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A year after Carillion, it's time to shine a light on public service outsourcing

Author
Published date
18 Jan 2019
Outsourcing giant Carillion's collapse symbolised the bankruptcy of the privatisation dogma - we need a new Domesday Book to make public service contracts transparent

Who provides our public services? How much do we pay them? How well do they work?

If you care about the services we all rely on and which our taxes pay for, these are reasonable questions.

And if you’re responsible for delivering that service – whether a government department, local authority or NHS Trust – they are crucial questions to ask.

But the answers are not as simple as you would think.

Because, despite outsourcing being a key feature of our public services for over 30 years, the government does not monitor, record or provide that data in an accessible and open way.

That’s why today we’ve published a new report that explores the options for making public service outsourcing much more accessible and transparent.

The report calls for the creation of a new independent body that will maintain a ‘Domesday Book’ of all contracts including their performance on the outsourcing of services.

Given private contractors are funded by your taxes, you deserve to know how much profit they make, what dividends they pay, how much their senior management pay themselves, how they treat their workforce, and what their tax arrangements are.

A new Domesday Book for public services will achieve this. It will mean better data – and therefore better value for money for taxpayers.

Clear as mud

At the moment public service contract and performance details are generally only known to the commissioning body responsible and, of course, to the private sector provider.

This data isn’t shared between public bodies, nor is it provided to the public.

Some is available to those with the capacity and resources to monitor the relevant EU procurement journals, deal with FOI requests or buy the data from specialist consultants. But much is shrouded in ‘commercial confidentiality’.

The National Audit Office (the public body responsible for monitoring how our government achieves value for your taxes) estimates that around half of the £195bn that the state spends on all externally provided goods and services goes to the external contractors delivering your public services.

That works out around £3,500 per household annually – but we don’t know exactly because the NAO can provide no precise figure.

Late last year, the Huffington Post broke the story that the DWP was spending £1.4bn on external providers as part of its Universal Credit reforms.

The government’s response was to rubbish the figures but not provide any of their own. Why aren’t the exact figures available and open to all?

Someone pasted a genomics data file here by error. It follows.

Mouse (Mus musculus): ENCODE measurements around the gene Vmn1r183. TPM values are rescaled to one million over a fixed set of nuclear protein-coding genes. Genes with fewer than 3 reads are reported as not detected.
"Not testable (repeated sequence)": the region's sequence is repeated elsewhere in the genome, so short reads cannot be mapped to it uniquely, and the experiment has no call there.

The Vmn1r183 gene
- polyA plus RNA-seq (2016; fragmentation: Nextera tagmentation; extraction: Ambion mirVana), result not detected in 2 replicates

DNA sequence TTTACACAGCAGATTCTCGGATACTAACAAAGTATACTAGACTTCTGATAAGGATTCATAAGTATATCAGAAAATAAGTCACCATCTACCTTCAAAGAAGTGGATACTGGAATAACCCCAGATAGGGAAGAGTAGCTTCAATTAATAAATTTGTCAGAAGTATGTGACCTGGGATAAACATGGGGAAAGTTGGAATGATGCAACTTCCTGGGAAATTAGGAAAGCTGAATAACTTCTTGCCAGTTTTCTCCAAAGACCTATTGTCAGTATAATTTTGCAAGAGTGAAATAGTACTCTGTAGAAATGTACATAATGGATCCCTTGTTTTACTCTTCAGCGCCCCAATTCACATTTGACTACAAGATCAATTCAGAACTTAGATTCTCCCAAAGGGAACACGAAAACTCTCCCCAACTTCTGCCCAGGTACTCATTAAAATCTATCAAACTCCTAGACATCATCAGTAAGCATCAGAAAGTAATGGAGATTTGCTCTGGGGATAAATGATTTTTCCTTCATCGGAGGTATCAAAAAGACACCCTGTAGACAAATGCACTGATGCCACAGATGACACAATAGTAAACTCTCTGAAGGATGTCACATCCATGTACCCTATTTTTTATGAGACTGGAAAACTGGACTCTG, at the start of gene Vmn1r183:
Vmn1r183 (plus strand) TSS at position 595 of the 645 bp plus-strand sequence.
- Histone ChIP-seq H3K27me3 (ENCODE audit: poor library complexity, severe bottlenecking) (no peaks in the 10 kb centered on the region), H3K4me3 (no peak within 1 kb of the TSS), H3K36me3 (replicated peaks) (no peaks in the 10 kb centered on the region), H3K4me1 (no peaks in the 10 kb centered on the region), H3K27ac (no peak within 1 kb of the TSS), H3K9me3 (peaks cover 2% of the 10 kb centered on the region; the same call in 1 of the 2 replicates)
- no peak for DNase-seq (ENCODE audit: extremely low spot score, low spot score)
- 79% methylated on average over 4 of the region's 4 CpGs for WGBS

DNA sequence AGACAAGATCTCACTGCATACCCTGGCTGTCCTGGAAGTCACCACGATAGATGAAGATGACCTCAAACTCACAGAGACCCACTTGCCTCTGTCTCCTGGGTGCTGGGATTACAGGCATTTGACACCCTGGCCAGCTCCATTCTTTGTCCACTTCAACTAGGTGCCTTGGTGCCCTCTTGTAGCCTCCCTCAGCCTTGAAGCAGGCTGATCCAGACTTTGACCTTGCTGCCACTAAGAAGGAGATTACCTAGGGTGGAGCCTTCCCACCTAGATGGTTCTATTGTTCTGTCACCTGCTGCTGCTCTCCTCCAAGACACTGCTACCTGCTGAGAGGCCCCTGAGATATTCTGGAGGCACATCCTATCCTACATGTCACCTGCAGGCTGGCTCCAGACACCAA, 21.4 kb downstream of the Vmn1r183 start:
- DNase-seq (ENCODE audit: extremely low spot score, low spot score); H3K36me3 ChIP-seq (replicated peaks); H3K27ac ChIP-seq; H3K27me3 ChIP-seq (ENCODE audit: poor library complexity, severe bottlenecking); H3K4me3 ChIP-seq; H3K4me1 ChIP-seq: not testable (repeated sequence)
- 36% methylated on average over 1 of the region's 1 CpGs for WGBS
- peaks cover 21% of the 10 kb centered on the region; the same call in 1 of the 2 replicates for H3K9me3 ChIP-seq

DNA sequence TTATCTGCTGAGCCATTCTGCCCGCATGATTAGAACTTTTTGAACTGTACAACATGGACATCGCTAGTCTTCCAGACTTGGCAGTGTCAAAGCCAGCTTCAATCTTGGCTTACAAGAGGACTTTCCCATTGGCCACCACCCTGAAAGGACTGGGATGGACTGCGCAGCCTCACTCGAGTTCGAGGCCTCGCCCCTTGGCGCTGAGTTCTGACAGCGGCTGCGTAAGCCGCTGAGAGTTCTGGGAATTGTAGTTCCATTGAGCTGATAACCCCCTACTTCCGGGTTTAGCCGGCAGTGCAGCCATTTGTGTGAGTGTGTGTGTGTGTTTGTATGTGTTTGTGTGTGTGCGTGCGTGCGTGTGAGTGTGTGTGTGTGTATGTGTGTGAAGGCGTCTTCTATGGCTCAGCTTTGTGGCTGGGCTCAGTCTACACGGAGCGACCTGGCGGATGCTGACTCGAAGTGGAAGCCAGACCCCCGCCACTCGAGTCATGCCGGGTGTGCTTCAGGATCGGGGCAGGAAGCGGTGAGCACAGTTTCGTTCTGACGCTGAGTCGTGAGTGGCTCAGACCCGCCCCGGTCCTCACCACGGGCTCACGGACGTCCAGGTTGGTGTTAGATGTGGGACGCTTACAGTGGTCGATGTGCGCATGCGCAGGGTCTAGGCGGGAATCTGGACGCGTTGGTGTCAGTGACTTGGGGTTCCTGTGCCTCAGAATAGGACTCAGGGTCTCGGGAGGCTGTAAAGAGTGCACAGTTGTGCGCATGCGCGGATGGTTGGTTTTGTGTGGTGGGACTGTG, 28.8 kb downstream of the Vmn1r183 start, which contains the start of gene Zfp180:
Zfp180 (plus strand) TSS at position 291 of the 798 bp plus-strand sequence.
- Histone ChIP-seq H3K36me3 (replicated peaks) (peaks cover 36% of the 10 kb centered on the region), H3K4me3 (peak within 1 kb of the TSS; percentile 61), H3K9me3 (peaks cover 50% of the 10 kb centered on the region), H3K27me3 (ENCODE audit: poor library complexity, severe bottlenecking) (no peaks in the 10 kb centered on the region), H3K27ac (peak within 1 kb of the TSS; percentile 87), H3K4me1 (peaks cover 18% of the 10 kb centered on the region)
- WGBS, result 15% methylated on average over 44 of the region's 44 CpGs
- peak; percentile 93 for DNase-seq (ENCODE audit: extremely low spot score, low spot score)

Lessons from Carillion

Since 2015, central government departments have published contract data over a certain threshold. And there are moves to ensure that the bigger contractors now publish some performance data and details of some of their social value impacts.

This is all well and good but it’s not enough. This data should be collected across the public sector, from Whitehall to local authorities.

The collapse of Carillion a year ago shone a light on this problem. The Insolvency Service, picking up the pieces, found themselves bogged down tracing which of the 300 or so subsidiary companies in the Carillion conglomerate were providing what services and to which parts of the public sector.

The stunning lack of accountability and transparency for public services delivered through private contractors would be completely unacceptable if those services were provided in house.

What do we want?

If we are to achieve a step change in the way we design and deliver our services, improve contract management and put the public interest first, we need hard data.

Our report launched today sets out the way we think government achieve that change. It has three key recommendations:

1. Improve data collection on outsourced contracts

The Cabinet Office and Treasury have begun making improvements, but progress must be faster.

The Cabinet Office should be given a greater role in collecting data from Whitehall, local authorities, police and crime commissioners, and the NHS.

2. A ‘Domesday Book’ for all contracts

A new public body should be set up that operates at arm’s length from central government.

It would have statutory powers to require both commissioners and contractors from across the public sector to supply it with data.

And it should maintain a ‘Domesday Book’ of all contracts including their performance on the outsourcing of services.

3. Major reforms to improve value for taxpayers from outsourcing

The National Audit Office should become audit supervisor for the whole public sector.

And a new Office for Equity, Efficiency and Effectiveness should be established to maximise social and public value.

This new Office of the 3Es and the NAO should have a clear mandate to assess value for money, efficiency, effectiveness and equity when services are outsourced.